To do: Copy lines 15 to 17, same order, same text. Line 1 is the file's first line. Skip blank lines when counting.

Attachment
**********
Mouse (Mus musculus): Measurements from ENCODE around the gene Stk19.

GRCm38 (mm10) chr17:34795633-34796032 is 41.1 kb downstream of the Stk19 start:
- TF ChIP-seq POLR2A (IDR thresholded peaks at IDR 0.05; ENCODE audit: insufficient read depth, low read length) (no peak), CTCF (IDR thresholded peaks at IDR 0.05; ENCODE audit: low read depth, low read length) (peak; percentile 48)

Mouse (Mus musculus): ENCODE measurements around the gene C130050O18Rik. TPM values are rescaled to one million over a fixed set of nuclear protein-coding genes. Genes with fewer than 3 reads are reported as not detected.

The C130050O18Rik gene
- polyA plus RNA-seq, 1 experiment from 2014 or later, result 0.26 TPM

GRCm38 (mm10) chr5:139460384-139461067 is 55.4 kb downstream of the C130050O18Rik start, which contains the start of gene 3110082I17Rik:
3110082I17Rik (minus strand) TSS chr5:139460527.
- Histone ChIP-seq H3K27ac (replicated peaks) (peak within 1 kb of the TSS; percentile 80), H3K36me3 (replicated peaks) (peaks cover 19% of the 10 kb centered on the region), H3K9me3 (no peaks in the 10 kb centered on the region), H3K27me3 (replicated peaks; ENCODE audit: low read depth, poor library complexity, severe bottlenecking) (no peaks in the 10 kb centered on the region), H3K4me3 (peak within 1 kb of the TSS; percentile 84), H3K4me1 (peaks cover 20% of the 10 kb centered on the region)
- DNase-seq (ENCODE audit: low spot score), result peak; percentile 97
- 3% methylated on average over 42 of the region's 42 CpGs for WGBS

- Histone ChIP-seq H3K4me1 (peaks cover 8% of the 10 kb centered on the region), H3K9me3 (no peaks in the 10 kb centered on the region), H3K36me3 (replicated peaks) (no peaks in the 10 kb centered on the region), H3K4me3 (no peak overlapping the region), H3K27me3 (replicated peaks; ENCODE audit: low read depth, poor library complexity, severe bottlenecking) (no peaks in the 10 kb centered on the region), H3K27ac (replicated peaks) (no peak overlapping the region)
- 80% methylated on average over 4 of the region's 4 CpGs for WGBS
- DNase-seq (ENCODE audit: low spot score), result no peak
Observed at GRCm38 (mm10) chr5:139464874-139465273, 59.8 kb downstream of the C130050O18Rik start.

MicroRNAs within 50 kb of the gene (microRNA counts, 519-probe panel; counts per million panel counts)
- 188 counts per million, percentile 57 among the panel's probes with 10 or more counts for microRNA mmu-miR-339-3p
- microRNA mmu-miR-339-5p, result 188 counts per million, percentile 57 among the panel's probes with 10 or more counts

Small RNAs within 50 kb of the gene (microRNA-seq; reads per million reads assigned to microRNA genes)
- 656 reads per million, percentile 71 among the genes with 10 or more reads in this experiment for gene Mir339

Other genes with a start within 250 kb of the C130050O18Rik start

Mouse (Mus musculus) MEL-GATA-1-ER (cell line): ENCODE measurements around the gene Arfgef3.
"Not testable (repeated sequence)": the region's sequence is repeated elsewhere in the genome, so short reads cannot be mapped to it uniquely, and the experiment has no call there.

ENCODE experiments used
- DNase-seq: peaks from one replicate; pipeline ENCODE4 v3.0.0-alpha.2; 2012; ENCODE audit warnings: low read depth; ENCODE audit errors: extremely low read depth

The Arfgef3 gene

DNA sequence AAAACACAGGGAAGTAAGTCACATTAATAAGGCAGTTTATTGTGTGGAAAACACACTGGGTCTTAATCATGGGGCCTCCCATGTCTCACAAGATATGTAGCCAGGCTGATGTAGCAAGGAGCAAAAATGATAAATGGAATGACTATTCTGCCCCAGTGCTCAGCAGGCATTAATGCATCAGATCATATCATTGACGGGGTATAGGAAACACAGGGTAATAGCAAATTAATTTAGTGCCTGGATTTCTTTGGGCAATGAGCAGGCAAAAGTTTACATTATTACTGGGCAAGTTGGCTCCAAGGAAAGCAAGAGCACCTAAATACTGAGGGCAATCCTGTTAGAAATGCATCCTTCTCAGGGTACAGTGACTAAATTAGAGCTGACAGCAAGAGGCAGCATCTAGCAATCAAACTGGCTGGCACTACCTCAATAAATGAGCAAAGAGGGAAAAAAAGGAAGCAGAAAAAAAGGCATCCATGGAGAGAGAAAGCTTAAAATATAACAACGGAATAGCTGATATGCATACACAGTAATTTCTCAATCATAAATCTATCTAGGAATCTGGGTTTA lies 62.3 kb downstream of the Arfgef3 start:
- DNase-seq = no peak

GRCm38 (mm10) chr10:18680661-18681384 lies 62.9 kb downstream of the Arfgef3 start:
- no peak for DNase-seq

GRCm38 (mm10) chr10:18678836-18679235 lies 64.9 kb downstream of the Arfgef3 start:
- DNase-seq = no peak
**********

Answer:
Observed at GRCm38 (mm10) chr5:139464874-139465273, 59.8 kb downstream of the C130050O18Rik start.

MicroRNAs within 50 kb of the gene (microRNA counts, 519-probe panel; counts per million panel counts)
- 188 counts per million, percentile 57 among the panel's probes with 10 or more counts for microRNA mmu-miR-339-3p